The GOP’s decision to reinstate tax cut policy in 2001 exposed their hand. It was not about deficit reduction, growing the economy, or job creation. It was about ideology and, no doubt, special interests. It was a backdoor approach where government revenue was cut in an attempt to curtail spending on popular programs they otherwise could not take head-on. This while obstructing the work of Congress, spinning a web of deceit about the benefits of their policy, and weakening our country’s financial standing. It’s time to play hardball during ‘fiscal cliff’ negotiations and force them to be specific about what spending cuts they are talking about to offset the tax benefits they wish to preserve for the wealthiest. They wouldn’t have the nerve.
The year was 2001. It was then that the GOP laid bare its intent regarding its tax cut and economic policies. For the Republican party, it was not about critically evaluating outcomes associated with 12 years of supply-side policy between 1981-1992 to those from 8 years of progressive tax/economic policy between 1993 – 2000. It was not about choosing which policy proved better at reducing debt, producing surpluses, and stimulating economic growth and job creation. Rather, the choice they made was about ideology and, no doubt, special interests – and at the expense of weakening our country’s financial standing and security simply to get their way. That choice in 2001 exposes the sham, the deceit, and the con game that the Republican party has perpetrated on this country, including its own constituency.
The GOP’s underlying intent was simply to unravel social programs they never believed in. It was done through a backdoor approach – a tactic that has come to be called “Starve the Beast”. Reagan alluded to the tactic in the 1980 presidential debates when he said, “Jon Anderson tells us that first we’ve got to reduce spending before we can reduce taxes. Well, if you’ve got a kid that’s extravagant , you can lecture him all you want to about his extravagance. Or you can cut his allowance and achieve the same end much quicker”. Simply put, cut revenue to the government, and drive up debt, to the point where it can no longer support spending on popular social programs that the Republicans otherwise would not dare take head-on. Reagan (under whom supply-side/trickle down policy started) was no fan of Medicare. And such sentiments are alive and well today as demonstrated by Romney’s remarks about 47% of Americans being “dependent on government, who believe they are victims” and conservative pundit Bill O’Reilly who said that a new “voting public who want stuff” was the cause of Romney’s imminent failure and signified an end to a “traditional America”.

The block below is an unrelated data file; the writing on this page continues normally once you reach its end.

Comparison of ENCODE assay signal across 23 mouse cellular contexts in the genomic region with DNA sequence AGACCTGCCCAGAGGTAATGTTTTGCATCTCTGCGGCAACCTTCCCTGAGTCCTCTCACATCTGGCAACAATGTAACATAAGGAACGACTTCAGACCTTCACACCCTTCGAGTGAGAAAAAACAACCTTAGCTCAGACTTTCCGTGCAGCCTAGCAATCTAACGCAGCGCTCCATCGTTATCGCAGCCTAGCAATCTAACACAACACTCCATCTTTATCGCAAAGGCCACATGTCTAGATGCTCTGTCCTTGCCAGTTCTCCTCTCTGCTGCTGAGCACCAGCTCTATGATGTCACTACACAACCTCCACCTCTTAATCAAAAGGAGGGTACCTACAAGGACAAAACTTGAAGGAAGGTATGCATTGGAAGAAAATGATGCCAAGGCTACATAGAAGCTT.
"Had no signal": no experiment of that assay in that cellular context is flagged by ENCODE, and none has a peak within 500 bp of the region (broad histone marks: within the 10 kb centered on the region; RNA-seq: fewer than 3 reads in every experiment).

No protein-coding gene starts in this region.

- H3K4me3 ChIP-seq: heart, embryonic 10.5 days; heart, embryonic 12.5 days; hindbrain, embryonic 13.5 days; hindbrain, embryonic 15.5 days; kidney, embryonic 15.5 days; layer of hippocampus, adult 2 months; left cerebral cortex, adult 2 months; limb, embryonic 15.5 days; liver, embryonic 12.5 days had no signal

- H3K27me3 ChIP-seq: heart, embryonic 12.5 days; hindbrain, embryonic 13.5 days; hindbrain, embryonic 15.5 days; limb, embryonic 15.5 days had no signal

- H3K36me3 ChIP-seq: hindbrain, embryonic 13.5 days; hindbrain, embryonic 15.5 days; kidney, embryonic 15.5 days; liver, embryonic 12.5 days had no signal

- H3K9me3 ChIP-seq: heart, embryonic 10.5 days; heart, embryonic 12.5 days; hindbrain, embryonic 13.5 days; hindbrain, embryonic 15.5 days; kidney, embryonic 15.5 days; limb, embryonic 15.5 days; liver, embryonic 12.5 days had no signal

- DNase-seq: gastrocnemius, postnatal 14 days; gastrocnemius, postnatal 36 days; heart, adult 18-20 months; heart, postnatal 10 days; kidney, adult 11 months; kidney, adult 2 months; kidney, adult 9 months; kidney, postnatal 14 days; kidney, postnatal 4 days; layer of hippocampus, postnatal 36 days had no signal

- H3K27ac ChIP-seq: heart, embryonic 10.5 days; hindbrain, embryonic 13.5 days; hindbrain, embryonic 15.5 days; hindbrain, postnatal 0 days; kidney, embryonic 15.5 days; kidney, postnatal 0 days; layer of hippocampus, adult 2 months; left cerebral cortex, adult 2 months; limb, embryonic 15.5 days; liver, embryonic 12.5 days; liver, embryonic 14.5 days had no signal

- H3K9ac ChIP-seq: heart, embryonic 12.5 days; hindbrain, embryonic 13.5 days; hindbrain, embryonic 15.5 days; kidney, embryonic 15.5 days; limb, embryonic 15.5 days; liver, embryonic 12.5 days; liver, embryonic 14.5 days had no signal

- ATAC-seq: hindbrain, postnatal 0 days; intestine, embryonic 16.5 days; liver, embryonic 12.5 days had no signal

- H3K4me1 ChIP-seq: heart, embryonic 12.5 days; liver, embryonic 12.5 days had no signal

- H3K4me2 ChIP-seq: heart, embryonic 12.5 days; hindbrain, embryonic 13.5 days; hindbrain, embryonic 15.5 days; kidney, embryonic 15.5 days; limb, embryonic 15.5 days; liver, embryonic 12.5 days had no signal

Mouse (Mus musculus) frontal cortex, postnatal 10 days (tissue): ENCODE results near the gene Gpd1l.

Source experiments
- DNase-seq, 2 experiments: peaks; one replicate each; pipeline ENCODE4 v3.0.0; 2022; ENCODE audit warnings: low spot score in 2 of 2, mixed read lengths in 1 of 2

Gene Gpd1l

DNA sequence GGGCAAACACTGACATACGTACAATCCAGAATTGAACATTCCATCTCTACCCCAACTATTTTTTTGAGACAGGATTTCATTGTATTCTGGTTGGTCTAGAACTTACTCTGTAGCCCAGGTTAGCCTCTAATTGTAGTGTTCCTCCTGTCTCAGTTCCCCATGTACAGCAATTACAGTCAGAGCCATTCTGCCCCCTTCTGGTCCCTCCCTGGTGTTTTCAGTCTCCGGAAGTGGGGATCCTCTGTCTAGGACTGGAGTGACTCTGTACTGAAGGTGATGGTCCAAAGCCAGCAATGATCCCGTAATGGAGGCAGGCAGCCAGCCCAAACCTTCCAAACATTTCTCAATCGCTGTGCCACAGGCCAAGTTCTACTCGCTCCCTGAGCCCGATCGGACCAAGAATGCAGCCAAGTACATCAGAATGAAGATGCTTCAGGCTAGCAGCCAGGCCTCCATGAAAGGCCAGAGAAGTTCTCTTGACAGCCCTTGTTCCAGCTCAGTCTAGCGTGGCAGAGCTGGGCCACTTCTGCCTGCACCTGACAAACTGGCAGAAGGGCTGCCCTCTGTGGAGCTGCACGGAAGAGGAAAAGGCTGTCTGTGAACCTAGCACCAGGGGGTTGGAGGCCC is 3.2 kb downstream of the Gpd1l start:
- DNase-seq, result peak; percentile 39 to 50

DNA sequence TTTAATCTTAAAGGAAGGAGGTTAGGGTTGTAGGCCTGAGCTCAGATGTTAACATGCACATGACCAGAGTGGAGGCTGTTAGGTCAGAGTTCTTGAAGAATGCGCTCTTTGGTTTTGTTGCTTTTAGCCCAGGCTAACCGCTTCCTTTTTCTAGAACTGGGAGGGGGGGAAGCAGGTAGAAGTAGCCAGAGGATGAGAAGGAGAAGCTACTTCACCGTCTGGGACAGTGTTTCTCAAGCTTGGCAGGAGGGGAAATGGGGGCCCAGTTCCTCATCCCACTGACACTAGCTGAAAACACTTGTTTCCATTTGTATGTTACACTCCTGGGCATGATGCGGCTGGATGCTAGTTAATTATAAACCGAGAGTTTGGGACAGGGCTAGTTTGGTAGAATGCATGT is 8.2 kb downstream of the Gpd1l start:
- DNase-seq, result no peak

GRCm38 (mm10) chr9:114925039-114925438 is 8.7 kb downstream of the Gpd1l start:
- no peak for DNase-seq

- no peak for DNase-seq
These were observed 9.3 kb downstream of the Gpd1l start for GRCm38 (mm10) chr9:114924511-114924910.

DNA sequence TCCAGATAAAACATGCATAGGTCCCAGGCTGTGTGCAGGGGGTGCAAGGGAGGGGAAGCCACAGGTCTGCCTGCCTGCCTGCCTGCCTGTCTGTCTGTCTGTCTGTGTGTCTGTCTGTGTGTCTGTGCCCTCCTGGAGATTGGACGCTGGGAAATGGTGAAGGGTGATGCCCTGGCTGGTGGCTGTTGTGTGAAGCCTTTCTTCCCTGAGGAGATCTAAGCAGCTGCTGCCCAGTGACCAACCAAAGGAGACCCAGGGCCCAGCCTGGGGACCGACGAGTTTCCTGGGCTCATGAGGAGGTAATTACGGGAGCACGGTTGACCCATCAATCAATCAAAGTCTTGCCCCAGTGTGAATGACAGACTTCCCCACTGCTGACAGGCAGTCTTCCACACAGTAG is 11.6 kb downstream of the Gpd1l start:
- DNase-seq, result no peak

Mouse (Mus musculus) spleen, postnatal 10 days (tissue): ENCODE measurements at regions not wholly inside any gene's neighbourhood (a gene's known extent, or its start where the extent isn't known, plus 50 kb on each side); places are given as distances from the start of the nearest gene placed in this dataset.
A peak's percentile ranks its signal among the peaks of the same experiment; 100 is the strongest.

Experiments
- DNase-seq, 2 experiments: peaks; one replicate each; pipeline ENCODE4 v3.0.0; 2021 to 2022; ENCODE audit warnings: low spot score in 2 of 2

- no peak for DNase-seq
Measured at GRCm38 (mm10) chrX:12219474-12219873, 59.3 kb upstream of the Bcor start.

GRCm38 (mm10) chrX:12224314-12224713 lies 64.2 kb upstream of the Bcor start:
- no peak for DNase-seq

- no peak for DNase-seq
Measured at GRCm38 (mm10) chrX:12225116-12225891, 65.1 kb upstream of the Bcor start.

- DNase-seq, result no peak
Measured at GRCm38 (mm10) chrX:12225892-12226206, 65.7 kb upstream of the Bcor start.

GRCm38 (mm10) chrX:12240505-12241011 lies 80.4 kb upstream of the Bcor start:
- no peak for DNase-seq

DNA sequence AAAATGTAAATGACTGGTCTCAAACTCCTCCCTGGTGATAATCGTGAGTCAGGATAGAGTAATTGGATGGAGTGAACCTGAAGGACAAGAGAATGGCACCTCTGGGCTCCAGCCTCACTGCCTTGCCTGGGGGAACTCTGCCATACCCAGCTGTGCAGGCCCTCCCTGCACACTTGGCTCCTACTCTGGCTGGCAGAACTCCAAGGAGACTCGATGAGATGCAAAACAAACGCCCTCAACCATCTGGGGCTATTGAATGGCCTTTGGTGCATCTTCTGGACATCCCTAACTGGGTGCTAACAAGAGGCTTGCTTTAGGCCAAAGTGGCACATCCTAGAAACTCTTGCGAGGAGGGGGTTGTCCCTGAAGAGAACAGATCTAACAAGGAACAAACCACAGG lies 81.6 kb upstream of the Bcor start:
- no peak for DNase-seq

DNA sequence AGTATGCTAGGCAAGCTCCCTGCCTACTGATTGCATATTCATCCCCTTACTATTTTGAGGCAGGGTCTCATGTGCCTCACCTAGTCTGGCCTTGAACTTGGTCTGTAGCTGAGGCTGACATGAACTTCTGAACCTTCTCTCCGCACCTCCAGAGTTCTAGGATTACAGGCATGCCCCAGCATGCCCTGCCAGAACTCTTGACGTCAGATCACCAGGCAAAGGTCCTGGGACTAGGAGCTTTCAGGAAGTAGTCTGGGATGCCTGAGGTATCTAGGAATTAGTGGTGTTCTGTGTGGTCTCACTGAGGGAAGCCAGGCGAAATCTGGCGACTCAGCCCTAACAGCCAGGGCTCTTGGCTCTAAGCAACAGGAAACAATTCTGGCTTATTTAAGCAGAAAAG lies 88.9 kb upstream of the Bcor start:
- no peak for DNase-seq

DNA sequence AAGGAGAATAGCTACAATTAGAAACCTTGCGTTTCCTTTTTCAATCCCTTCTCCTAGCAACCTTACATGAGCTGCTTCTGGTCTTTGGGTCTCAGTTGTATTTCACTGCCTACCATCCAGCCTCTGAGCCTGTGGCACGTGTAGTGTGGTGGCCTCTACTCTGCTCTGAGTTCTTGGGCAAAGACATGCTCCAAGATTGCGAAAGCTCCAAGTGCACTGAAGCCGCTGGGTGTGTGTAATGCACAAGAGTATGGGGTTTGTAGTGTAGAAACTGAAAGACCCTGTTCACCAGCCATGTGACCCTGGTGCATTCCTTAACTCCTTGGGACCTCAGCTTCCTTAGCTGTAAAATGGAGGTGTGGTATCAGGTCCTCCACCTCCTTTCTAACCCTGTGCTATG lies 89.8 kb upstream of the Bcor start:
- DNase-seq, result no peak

The choice to reinstate supply-side/trickle down in 2001 flew in the face of overwhelming data that showed the policy consistently produced unsustainable deficits – deficits that outran the growth of our economy. And known falsehoods, then and now, continued to be propagated, e.g.,the tax cuts would pay for themselves, tax cuts for the wealthiest ,our ‘job creators’, would stimulate employment. This while Senate Republican leadership was intentionally burying a non-partisan report earlier this year that “found no correlation between top tax rates and economic growth, a central tenet of conservative economic theory” (ref). Instead of rebutting the report, they simply took it down prompting Senator Chuck Schumer’s (D-NY) statement that “This has hues of a banana republic”. And Lindsey Graham (R-SC) continues to argue that “raising tax rates will hurt job creation”.
And now, during negotiations on the ‘fiscal cliff’, Republican leadership still refuses to give specifics about the spending cuts they have demanded. They witnessed the American public’s rejection of Representative Paul Ryan’s plan to ‘voucherize’ Medicare and privatize Social Security this past election. Consider that 70% of self-identified Tea Partiers oppose Medicare cuts and by an almost 2-1 margin oppose Social Security cuts – yet they still call for ‘smaller government’? This crowd has been shown to be driven by social conservatism and religion, not economic issues. And those that they have elected to office have become an impediment to legislative progress during the ‘Fiscal Cliff’ negotiations thus giving Speaker Boehner a very small window in which to strike a deal.